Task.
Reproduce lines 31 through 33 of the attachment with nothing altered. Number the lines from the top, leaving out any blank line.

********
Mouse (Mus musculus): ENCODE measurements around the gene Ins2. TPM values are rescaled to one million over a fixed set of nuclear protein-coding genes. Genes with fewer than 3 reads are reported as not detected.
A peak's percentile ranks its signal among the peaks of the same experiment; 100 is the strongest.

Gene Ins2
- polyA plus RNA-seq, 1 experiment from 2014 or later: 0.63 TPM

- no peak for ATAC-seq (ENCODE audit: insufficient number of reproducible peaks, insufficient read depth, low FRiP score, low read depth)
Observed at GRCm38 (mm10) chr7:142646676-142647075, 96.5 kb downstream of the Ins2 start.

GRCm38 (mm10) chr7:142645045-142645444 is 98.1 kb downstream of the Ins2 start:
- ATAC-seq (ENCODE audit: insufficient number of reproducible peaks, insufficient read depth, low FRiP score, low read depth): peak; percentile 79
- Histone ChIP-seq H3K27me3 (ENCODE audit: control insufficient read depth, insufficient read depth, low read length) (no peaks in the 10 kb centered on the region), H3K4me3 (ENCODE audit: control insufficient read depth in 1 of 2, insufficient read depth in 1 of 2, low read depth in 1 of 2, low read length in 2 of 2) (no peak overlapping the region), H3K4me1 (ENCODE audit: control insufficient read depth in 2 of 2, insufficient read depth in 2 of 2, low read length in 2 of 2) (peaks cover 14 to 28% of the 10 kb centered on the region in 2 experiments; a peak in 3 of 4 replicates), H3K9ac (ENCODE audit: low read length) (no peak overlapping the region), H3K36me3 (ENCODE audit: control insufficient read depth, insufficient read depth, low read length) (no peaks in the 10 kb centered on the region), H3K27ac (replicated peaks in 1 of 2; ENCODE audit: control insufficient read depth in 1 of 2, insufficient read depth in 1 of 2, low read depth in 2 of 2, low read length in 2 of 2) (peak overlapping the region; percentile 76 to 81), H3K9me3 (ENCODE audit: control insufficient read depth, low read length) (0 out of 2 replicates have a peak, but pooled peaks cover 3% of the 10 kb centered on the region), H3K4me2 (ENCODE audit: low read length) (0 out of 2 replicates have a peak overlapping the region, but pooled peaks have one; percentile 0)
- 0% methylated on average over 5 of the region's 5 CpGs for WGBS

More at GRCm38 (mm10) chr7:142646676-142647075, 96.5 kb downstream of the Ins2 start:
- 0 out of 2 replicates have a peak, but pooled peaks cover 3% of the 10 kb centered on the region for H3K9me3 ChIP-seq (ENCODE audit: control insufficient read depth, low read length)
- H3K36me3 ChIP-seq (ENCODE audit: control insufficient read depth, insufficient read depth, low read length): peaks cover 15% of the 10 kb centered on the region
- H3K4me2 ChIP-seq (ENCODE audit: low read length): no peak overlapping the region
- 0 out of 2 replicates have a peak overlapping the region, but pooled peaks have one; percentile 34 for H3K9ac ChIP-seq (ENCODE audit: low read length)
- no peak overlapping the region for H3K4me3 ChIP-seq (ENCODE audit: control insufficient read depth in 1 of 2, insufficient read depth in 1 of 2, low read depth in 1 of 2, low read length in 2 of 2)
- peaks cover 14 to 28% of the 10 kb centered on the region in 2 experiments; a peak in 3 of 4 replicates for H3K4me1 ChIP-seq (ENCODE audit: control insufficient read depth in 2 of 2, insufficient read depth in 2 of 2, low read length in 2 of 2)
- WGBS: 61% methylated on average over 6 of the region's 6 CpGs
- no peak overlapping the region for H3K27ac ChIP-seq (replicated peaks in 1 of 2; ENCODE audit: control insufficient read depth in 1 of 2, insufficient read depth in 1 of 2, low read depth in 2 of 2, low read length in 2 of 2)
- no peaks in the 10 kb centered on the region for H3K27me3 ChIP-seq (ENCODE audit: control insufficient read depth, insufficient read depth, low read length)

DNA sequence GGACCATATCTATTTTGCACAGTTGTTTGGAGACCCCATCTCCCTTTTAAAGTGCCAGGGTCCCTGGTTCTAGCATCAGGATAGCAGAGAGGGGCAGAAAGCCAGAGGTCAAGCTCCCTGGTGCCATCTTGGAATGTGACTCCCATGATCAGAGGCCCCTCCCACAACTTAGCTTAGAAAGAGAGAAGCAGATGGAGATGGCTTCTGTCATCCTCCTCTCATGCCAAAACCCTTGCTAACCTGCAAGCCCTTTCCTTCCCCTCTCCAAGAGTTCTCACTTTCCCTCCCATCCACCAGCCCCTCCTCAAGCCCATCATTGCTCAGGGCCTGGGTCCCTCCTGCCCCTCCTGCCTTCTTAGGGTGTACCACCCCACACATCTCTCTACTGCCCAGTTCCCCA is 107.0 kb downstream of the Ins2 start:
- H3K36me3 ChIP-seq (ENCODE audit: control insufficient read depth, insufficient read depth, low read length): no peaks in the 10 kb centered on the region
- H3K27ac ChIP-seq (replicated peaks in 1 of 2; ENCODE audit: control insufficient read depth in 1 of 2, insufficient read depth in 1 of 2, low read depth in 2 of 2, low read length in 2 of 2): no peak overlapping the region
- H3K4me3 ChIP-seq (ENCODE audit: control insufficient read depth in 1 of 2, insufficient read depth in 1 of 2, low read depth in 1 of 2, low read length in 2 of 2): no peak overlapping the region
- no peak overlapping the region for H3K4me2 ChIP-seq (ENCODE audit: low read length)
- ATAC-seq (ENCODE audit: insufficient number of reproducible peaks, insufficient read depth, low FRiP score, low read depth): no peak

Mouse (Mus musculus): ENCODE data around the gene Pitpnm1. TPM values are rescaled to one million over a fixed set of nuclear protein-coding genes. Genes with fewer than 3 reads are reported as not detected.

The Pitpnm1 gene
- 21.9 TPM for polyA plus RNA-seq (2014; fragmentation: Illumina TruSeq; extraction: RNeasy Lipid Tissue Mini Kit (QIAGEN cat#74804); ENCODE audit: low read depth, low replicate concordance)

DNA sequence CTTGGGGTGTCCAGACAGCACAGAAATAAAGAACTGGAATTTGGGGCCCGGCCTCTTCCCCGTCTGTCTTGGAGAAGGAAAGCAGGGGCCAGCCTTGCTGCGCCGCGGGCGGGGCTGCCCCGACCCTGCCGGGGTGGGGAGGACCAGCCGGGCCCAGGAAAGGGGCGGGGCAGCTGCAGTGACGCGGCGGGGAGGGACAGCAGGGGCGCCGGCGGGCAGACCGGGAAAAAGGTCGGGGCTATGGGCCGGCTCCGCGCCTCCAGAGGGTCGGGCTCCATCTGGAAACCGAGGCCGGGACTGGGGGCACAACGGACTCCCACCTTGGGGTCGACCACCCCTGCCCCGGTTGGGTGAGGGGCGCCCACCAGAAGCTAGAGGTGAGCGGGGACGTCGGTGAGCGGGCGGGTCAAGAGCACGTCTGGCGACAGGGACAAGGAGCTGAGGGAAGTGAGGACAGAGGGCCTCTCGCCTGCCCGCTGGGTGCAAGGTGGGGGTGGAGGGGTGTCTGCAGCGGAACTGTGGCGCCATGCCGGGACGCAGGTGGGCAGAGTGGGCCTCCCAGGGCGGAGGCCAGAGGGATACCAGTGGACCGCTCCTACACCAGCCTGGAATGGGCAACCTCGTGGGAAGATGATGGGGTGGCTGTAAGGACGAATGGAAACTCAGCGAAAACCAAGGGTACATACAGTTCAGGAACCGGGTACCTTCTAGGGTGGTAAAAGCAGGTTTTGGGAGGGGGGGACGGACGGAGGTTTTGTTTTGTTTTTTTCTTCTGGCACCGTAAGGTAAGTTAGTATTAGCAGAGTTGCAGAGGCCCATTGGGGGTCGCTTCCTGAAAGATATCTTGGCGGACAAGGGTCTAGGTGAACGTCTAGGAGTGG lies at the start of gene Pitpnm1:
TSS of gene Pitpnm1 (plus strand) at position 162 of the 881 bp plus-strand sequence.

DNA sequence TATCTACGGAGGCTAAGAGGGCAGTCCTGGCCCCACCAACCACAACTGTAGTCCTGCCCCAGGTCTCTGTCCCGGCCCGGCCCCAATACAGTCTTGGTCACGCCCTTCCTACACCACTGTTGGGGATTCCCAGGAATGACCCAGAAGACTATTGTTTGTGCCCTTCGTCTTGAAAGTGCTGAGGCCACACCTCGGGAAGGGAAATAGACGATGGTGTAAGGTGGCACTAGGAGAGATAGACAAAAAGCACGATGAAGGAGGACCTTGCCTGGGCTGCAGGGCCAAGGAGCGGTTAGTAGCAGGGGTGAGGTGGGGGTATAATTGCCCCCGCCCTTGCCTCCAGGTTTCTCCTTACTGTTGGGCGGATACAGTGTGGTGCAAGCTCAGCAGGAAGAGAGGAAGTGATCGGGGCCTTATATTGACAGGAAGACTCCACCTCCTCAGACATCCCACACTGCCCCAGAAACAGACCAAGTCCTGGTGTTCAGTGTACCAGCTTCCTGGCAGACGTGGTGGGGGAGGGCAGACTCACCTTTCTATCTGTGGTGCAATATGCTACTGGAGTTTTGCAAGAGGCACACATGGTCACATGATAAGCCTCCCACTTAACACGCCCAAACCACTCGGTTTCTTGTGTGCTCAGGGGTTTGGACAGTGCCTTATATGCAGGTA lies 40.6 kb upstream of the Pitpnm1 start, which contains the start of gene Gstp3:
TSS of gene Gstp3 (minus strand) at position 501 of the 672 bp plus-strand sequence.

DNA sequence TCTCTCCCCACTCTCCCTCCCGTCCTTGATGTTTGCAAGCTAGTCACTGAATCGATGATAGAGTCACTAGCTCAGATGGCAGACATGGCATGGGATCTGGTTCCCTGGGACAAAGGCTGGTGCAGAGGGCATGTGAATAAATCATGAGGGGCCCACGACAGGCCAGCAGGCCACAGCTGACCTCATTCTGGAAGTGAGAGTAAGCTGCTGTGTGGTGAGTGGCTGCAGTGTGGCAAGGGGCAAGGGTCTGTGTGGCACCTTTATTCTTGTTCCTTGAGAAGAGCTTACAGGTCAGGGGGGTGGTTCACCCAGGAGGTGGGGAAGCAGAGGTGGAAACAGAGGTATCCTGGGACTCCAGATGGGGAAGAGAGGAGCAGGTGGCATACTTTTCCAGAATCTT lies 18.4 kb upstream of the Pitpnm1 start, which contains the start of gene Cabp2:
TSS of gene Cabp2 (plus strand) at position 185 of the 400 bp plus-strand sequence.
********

TSS of gene Pitpnm1 (plus strand) at position 162 of the 881 bp plus-strand sequence.

DNA sequence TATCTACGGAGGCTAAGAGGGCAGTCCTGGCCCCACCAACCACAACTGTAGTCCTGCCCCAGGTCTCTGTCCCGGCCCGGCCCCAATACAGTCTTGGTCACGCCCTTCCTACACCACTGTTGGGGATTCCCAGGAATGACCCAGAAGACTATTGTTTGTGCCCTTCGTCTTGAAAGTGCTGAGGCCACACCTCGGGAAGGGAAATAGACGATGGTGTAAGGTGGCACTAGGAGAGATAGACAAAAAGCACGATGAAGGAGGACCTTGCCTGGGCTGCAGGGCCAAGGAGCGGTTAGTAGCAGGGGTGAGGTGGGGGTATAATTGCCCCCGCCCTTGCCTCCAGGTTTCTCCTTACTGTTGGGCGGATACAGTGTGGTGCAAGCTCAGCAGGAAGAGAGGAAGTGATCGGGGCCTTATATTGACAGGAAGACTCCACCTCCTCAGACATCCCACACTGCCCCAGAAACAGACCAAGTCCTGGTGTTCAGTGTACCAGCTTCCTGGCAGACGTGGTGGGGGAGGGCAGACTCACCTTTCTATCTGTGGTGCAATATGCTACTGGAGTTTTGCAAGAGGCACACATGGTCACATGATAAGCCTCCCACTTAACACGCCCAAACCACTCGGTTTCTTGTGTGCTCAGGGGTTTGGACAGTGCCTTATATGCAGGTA lies 40.6 kb upstream of the Pitpnm1 start, which contains the start of gene Gstp3:
TSS of gene Gstp3 (minus strand) at position 501 of the 672 bp plus-strand sequence.